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Economic Research on Direct-Purchase Health Insurance: New Models for Real Health Care Reform : Linda Gorman
29 paragraphs found.
 

For a discussion of moral hazard, see Insurance, by Richard Zeckhauser; and for introductory material on the health care industry, see Health Insurance, by John C. Goodman, and Health Care, by Michael A. Morrisey. Concise Encyclopedia of Economics.

 
Early History of Health Insurance

By 1910, an estimated one third of all adult males in the United States belonged to fraternal societies. Like modern HMOs, some societies provided prepaid health plans that controlled the supply of medicine to member patients by refusing to provide care considered beyond the organizations' means. They hired "lodge doctors" who worked for the plan and were less likely to side with patients in recommending more care than the plan wanted to deliver. The societies used a variety of tools to control moral hazard. These tools included home-visiting committees, waiting periods for benefits, and curfews on members receiving benefits. People not covered by the fraternal societies could choose from plans operated by trade and industrial unions, various governments, commercial insurers, and company-sponsored mutual benefit societies.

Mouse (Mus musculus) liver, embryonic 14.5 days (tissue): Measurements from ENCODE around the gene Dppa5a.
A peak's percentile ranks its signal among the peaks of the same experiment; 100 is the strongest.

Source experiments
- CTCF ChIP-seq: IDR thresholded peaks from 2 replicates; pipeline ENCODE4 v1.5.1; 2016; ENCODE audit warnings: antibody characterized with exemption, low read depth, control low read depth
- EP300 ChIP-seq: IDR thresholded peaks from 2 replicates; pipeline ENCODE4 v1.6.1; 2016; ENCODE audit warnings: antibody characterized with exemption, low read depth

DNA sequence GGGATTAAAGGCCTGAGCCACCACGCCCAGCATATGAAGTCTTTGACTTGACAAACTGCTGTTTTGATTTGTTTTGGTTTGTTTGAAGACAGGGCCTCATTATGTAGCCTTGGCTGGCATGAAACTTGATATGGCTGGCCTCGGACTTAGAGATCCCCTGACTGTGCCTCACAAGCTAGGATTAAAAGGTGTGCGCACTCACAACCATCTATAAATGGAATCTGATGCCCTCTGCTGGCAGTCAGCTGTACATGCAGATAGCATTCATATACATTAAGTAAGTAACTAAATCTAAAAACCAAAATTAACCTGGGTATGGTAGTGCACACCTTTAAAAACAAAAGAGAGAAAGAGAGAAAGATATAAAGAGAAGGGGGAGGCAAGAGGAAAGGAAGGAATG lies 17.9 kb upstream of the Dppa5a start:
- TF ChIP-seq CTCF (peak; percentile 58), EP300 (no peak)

The hospital benefit plans offered guaranteed services in exchange for an annual premium. The Blue Cross monopolies were extraordinarily successful, particularly after the hospitals persuaded state officials to exempt them from insurance company capital requirements and taxes. By 1950, Blue Cross sold almost half of all hospital insurance. As economist John Goodman notes, Blue Cross and Blue Shield (the equivalent organization for physician services) so dominated the market that "they made it difficult for a commercial insurance company to adopt reimbursement procedures that differed fundamentally from those of Blue Cross and Blue Shield. If a commercial company attempted radical deviation, the medical community could threaten a boycott."3 At the beginning of the 1990s, Goodman estimated that "net revenues (premiums minus benefit payments) on group policies [were] usually less than 5 percent of total premiums, [therefore] a 2 to 3 percent premium tax is equal to about 50 to 60 percent of net revenues."4